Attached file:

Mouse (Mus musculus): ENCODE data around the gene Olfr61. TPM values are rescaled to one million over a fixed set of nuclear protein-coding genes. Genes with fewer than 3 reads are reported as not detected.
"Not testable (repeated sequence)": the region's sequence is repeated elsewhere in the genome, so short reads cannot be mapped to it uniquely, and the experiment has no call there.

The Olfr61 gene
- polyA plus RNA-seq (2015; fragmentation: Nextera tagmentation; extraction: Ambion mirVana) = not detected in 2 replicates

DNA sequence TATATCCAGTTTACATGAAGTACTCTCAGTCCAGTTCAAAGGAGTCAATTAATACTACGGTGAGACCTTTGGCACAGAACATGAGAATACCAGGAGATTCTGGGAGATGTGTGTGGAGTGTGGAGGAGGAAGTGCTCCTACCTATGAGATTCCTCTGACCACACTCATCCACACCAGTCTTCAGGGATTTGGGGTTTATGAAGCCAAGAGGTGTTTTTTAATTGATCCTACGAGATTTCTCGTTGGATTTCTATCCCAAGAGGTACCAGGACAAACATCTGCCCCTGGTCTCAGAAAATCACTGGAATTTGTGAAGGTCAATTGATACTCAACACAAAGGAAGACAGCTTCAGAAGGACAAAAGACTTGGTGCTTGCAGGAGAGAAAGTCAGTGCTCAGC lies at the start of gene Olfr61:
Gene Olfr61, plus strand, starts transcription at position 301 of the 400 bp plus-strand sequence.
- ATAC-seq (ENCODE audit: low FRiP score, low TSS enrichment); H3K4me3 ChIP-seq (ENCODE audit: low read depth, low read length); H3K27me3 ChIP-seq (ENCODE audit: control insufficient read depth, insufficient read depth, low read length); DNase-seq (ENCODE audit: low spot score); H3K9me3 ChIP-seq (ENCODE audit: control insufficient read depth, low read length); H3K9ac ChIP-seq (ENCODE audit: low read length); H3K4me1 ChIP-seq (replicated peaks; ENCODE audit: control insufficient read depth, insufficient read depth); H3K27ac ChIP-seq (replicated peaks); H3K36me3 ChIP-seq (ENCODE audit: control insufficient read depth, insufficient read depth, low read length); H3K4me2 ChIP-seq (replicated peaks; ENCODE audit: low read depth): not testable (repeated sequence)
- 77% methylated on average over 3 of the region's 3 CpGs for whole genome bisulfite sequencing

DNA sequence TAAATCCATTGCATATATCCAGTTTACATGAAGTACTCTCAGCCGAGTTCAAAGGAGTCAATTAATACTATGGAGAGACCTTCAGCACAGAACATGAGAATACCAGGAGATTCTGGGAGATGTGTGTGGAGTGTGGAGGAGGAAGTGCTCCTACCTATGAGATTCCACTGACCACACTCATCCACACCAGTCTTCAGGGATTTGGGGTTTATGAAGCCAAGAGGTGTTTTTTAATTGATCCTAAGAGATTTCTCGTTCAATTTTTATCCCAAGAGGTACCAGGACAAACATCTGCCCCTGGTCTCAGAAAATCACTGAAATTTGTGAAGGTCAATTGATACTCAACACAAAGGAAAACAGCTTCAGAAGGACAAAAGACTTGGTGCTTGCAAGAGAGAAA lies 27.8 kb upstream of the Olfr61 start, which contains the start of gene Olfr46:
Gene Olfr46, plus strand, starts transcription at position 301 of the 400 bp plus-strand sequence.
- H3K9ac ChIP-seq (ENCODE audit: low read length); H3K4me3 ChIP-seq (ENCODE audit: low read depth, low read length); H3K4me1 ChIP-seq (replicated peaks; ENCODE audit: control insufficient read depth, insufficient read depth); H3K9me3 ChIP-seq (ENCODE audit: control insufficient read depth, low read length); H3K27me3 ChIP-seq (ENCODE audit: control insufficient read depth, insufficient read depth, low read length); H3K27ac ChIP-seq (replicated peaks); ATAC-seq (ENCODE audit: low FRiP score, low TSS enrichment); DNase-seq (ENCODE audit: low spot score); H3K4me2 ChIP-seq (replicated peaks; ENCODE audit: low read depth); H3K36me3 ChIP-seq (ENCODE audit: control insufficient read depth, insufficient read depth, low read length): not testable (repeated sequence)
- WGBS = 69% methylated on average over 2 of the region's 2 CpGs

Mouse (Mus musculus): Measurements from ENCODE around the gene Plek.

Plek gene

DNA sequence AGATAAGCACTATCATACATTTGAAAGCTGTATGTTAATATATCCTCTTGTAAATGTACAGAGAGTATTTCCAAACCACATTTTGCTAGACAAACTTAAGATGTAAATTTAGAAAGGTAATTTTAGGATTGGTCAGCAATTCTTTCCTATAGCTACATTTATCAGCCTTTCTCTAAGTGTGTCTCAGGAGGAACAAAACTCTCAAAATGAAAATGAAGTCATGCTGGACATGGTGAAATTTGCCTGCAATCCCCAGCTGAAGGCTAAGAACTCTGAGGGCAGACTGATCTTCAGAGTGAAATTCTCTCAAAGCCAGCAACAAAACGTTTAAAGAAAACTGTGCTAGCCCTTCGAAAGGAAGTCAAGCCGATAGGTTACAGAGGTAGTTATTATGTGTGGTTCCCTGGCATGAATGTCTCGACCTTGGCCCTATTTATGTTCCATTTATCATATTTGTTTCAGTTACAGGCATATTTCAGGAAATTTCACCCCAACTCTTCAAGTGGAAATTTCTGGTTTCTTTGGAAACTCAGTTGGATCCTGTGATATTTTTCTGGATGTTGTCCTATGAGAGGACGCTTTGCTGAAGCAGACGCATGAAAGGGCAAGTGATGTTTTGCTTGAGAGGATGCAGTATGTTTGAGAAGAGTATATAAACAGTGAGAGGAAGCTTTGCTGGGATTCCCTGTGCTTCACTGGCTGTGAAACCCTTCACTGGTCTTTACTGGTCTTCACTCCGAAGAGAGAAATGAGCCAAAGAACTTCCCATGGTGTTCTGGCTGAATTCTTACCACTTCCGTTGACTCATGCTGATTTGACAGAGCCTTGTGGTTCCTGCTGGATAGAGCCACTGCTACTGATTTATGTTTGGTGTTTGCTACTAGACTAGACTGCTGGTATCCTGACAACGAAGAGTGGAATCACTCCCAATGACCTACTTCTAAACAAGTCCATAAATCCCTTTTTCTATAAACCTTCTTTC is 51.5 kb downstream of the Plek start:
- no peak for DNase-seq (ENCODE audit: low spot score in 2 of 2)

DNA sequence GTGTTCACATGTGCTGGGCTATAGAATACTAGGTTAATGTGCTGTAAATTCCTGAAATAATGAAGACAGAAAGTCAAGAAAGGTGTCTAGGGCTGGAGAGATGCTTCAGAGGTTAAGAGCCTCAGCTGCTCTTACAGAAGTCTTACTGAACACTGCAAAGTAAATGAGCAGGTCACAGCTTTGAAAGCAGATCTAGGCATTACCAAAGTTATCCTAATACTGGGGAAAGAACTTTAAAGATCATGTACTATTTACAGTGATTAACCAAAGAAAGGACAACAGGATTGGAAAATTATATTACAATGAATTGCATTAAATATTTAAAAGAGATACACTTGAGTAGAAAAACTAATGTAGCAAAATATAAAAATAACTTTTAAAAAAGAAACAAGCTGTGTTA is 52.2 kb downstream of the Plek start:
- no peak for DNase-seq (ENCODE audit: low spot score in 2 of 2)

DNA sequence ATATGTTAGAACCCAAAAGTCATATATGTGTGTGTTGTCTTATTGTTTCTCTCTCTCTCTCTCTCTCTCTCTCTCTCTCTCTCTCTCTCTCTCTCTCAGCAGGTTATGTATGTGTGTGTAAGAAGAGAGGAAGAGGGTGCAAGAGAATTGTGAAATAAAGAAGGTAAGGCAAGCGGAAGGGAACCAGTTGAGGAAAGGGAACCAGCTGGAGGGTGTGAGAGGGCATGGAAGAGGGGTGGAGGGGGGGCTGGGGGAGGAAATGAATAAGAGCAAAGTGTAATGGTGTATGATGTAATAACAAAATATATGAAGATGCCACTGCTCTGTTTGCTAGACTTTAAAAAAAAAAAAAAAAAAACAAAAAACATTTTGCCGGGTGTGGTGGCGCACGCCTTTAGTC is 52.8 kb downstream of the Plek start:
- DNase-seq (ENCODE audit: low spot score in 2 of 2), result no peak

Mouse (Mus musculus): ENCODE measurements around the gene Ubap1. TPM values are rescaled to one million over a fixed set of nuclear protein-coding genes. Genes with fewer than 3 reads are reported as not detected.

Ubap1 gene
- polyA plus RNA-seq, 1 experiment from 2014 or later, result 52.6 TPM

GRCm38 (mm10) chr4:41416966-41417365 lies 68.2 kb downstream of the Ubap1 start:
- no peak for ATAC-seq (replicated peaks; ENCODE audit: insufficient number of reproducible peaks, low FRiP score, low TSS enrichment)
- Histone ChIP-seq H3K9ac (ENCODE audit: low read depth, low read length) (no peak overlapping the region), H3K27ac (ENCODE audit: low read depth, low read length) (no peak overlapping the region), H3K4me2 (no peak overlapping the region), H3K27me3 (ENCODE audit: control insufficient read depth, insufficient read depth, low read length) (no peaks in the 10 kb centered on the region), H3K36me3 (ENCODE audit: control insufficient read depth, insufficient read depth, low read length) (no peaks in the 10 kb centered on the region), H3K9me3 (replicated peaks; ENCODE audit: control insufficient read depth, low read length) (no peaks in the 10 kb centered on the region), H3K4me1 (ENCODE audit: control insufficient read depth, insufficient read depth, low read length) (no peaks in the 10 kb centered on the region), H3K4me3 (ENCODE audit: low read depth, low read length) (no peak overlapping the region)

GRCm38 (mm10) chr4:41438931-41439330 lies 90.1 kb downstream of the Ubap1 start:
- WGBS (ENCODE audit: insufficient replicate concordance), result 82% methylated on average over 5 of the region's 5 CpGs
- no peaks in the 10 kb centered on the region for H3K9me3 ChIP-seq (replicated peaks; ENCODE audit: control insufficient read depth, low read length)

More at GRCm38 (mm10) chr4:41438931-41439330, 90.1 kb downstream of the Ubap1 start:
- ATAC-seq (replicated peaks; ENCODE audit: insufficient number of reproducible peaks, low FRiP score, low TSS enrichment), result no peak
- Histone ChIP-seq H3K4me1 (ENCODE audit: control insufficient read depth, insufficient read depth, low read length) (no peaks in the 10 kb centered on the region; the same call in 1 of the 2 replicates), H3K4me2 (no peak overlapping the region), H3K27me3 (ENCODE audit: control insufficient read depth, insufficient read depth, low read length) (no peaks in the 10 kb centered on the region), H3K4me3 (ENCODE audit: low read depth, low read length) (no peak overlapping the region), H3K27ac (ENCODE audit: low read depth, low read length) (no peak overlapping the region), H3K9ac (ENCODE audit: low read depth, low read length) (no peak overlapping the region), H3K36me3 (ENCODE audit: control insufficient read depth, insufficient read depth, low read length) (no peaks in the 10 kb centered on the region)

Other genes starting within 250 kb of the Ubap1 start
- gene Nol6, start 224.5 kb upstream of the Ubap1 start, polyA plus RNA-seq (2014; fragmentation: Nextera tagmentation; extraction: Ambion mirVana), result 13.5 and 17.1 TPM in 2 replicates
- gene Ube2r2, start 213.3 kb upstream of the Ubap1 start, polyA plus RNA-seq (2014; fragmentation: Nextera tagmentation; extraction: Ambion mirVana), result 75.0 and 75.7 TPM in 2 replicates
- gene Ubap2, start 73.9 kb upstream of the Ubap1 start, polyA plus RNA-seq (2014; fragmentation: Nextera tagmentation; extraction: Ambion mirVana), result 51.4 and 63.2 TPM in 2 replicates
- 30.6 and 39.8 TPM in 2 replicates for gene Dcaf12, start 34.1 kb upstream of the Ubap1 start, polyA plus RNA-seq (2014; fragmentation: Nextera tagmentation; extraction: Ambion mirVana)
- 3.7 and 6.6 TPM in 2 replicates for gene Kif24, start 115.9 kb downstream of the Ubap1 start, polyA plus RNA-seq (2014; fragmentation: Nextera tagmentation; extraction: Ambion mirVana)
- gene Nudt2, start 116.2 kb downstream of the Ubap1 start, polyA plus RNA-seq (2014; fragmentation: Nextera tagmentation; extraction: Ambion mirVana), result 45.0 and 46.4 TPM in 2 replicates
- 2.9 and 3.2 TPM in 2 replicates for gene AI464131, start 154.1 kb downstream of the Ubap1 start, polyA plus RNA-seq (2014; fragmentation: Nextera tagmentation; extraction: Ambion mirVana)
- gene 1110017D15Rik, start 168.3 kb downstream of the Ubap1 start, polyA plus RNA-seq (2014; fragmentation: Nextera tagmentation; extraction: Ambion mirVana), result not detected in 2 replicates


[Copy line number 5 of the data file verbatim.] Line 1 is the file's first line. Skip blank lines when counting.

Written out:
DNA sequence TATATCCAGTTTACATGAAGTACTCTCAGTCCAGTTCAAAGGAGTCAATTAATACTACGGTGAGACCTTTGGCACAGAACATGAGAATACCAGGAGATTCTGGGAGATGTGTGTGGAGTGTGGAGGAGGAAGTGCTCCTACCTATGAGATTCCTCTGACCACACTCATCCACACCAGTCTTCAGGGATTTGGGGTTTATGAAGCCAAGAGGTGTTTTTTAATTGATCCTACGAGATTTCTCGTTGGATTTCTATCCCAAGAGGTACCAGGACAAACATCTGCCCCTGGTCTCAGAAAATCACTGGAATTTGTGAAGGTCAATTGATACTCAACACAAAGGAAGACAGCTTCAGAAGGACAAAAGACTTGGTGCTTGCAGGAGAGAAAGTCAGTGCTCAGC lies at the start of gene Olfr61: